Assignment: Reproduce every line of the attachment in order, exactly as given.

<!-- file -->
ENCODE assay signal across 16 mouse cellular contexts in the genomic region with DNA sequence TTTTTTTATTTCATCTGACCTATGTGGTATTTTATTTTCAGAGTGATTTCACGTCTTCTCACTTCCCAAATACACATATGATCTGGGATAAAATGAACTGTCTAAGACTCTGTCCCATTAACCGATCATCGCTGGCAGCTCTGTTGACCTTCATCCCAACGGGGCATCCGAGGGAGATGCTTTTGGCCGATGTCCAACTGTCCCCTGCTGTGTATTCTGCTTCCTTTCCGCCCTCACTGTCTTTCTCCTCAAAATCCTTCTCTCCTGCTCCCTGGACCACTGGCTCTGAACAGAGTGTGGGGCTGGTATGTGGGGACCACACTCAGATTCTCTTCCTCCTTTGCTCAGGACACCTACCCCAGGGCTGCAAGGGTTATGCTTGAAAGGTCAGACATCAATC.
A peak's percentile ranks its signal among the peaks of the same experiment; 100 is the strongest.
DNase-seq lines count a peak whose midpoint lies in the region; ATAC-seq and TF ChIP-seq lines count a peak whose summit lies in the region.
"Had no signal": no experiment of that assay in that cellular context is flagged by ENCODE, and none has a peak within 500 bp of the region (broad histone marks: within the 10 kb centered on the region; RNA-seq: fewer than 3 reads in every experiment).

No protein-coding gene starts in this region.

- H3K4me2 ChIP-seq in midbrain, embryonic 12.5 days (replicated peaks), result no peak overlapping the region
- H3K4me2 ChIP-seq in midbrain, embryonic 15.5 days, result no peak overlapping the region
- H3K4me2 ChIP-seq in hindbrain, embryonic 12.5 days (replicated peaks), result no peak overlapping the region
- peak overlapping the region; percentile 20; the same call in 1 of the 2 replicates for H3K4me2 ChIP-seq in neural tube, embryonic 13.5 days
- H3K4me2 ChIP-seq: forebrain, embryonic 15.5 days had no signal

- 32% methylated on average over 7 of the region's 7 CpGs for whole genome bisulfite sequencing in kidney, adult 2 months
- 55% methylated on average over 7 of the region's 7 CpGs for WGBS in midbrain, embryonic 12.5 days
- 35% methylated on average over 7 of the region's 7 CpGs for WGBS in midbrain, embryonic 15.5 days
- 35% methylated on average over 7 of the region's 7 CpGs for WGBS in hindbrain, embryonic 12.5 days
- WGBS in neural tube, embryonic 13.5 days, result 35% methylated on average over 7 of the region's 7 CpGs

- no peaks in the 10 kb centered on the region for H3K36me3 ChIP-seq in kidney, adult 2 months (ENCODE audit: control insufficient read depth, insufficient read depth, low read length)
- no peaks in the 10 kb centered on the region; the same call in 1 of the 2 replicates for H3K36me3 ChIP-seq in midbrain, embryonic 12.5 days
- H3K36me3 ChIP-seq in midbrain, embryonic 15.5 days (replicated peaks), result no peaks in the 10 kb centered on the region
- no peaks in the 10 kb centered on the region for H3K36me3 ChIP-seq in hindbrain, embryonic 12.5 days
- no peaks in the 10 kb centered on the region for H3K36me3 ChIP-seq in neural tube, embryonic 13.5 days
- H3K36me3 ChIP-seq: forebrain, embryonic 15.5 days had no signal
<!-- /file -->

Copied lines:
ENCODE assay signal across 16 mouse cellular contexts in the genomic region with DNA sequence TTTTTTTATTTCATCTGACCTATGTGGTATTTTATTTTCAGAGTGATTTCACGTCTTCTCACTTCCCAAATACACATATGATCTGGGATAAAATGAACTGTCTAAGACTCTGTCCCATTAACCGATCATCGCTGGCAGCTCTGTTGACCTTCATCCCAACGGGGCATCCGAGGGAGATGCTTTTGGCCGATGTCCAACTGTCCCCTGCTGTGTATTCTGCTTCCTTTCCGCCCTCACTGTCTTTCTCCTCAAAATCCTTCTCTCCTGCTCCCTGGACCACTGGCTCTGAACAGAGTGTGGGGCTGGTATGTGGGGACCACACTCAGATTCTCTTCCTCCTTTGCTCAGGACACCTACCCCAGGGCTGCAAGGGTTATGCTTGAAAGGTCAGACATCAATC.
A peak's percentile ranks its signal among the peaks of the same experiment; 100 is the strongest.
DNase-seq lines count a peak whose midpoint lies in the region; ATAC-seq and TF ChIP-seq lines count a peak whose summit lies in the region.
"Had no signal": no experiment of that assay in that cellular context is flagged by ENCODE, and none has a peak within 500 bp of the region (broad histone marks: within the 10 kb centered on the region; RNA-seq: fewer than 3 reads in every experiment).

No protein-coding gene starts in this region.

- H3K4me2 ChIP-seq in midbrain, embryonic 12.5 days (replicated peaks), result no peak overlapping the region
- H3K4me2 ChIP-seq in midbrain, embryonic 15.5 days, result no peak overlapping the region
- H3K4me2 ChIP-seq in hindbrain, embryonic 12.5 days (replicated peaks), result no peak overlapping the region
- peak overlapping the region; percentile 20; the same call in 1 of the 2 replicates for H3K4me2 ChIP-seq in neural tube, embryonic 13.5 days
- H3K4me2 ChIP-seq: forebrain, embryonic 15.5 days had no signal

- 32% methylated on average over 7 of the region's 7 CpGs for whole genome bisulfite sequencing in kidney, adult 2 months
- 55% methylated on average over 7 of the region's 7 CpGs for WGBS in midbrain, embryonic 12.5 days
- 35% methylated on average over 7 of the region's 7 CpGs for WGBS in midbrain, embryonic 15.5 days
- 35% methylated on average over 7 of the region's 7 CpGs for WGBS in hindbrain, embryonic 12.5 days
- WGBS in neural tube, embryonic 13.5 days, result 35% methylated on average over 7 of the region's 7 CpGs

- no peaks in the 10 kb centered on the region for H3K36me3 ChIP-seq in kidney, adult 2 months (ENCODE audit: control insufficient read depth, insufficient read depth, low read length)
- no peaks in the 10 kb centered on the region; the same call in 1 of the 2 replicates for H3K36me3 ChIP-seq in midbrain, embryonic 12.5 days
- H3K36me3 ChIP-seq in midbrain, embryonic 15.5 days (replicated peaks), result no peaks in the 10 kb centered on the region
- no peaks in the 10 kb centered on the region for H3K36me3 ChIP-seq in hindbrain, embryonic 12.5 days
- no peaks in the 10 kb centered on the region for H3K36me3 ChIP-seq in neural tube, embryonic 13.5 days
- H3K36me3 ChIP-seq: forebrain, embryonic 15.5 days had no signal